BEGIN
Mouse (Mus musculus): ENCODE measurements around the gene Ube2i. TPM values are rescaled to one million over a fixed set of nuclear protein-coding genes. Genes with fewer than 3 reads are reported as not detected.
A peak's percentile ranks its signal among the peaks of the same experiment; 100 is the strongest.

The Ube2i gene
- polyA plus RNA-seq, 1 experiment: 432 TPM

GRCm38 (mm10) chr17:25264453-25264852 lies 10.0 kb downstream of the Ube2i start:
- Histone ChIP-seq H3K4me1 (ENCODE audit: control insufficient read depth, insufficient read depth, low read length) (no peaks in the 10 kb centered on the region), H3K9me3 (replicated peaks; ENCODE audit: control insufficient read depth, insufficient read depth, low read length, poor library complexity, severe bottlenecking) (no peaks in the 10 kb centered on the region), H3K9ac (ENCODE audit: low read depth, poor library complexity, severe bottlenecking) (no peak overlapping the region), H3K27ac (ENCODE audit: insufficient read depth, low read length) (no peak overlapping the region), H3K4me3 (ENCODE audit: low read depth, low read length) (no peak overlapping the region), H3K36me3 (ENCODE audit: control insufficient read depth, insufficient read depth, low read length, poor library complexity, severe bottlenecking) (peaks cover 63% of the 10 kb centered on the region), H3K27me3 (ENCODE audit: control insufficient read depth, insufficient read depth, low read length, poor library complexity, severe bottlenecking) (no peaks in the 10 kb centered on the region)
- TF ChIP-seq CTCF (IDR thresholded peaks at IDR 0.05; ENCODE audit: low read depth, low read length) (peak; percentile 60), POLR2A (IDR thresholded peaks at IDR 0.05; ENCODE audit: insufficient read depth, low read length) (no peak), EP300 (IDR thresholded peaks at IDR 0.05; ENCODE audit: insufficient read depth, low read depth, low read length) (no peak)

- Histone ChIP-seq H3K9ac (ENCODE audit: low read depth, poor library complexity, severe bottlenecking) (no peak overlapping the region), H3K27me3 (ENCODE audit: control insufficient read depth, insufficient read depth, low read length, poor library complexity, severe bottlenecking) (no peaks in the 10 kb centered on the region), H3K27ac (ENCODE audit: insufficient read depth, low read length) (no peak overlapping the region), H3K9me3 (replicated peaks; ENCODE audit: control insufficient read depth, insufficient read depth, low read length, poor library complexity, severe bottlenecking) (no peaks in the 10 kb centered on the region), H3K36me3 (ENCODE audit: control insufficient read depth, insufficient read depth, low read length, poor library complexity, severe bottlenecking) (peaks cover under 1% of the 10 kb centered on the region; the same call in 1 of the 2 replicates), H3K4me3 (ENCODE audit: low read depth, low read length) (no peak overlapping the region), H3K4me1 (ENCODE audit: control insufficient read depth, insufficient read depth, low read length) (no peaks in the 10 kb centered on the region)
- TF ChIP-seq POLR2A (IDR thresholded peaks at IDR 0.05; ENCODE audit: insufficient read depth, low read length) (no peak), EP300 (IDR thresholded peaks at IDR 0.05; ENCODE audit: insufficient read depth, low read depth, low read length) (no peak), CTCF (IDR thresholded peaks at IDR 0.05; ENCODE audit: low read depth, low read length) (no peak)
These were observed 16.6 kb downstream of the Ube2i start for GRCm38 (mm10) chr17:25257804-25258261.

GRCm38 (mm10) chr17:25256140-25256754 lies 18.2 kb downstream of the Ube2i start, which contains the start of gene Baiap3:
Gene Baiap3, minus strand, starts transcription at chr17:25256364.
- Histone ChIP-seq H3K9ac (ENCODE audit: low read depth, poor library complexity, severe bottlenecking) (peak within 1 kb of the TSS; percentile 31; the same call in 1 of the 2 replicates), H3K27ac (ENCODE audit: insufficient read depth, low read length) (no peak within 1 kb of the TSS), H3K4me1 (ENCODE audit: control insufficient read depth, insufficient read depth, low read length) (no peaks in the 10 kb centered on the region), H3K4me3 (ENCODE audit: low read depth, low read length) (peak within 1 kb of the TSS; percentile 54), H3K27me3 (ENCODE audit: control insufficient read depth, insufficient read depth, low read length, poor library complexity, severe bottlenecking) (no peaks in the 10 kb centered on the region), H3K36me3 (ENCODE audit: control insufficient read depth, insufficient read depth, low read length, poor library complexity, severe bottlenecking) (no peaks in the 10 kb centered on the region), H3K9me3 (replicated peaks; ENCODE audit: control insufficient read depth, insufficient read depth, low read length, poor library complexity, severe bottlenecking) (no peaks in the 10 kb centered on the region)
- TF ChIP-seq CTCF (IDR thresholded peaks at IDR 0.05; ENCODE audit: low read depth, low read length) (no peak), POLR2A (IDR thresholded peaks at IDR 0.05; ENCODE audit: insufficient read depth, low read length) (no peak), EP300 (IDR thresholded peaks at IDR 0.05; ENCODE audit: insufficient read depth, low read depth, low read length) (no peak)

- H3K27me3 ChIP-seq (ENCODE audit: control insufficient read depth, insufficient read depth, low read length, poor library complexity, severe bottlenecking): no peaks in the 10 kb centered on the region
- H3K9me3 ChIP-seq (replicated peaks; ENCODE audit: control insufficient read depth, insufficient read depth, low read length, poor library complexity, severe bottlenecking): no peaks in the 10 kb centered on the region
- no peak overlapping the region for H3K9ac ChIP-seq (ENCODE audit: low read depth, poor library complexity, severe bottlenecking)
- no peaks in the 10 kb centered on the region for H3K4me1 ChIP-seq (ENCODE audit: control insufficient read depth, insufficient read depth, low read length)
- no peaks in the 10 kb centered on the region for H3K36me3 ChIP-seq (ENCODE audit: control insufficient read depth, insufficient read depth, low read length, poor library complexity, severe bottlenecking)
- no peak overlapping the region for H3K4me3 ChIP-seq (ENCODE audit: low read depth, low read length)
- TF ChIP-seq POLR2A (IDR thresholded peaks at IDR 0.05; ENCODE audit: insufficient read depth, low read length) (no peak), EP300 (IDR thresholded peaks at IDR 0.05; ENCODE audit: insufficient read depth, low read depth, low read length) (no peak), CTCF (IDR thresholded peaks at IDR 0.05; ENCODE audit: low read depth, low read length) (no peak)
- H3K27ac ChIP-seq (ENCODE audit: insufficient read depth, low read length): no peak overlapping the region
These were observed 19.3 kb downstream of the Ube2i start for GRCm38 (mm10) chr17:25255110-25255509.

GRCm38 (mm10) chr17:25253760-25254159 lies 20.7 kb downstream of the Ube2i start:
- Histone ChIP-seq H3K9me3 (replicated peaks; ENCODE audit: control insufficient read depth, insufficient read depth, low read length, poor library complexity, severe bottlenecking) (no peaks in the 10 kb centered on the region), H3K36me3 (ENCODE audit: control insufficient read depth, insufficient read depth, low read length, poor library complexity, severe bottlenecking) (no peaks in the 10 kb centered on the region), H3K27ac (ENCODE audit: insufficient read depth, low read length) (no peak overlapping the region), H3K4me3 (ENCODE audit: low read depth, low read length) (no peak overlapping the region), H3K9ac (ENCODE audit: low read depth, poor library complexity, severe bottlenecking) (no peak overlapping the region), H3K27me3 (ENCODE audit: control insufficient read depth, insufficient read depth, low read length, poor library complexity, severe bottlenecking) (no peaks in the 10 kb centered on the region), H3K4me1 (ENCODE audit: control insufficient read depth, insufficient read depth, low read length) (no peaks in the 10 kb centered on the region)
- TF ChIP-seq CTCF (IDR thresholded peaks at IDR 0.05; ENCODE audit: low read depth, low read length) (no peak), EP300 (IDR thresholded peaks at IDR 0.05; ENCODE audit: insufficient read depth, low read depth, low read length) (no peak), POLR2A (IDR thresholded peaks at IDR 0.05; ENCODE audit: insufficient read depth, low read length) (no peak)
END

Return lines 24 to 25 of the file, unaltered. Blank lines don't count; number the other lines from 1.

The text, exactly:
GRCm38 (mm10) chr17:25253760-25254159 lies 20.7 kb downstream of the Ube2i start:
- Histone ChIP-seq H3K9me3 (replicated peaks; ENCODE audit: control insufficient read depth, insufficient read depth, low read length, poor library complexity, severe bottlenecking) (no peaks in the 10 kb centered on the region), H3K36me3 (ENCODE audit: control insufficient read depth, insufficient read depth, low read length, poor library complexity, severe bottlenecking) (no peaks in the 10 kb centered on the region), H3K27ac (ENCODE audit: insufficient read depth, low read length) (no peak overlapping the region), H3K4me3 (ENCODE audit: low read depth, low read length) (no peak overlapping the region), H3K9ac (ENCODE audit: low read depth, poor library complexity, severe bottlenecking) (no peak overlapping the region), H3K27me3 (ENCODE audit: control insufficient read depth, insufficient read depth, low read length, poor library complexity, severe bottlenecking) (no peaks in the 10 kb centered on the region), H3K4me1 (ENCODE audit: control insufficient read depth, insufficient read depth, low read length) (no peaks in the 10 kb centered on the region)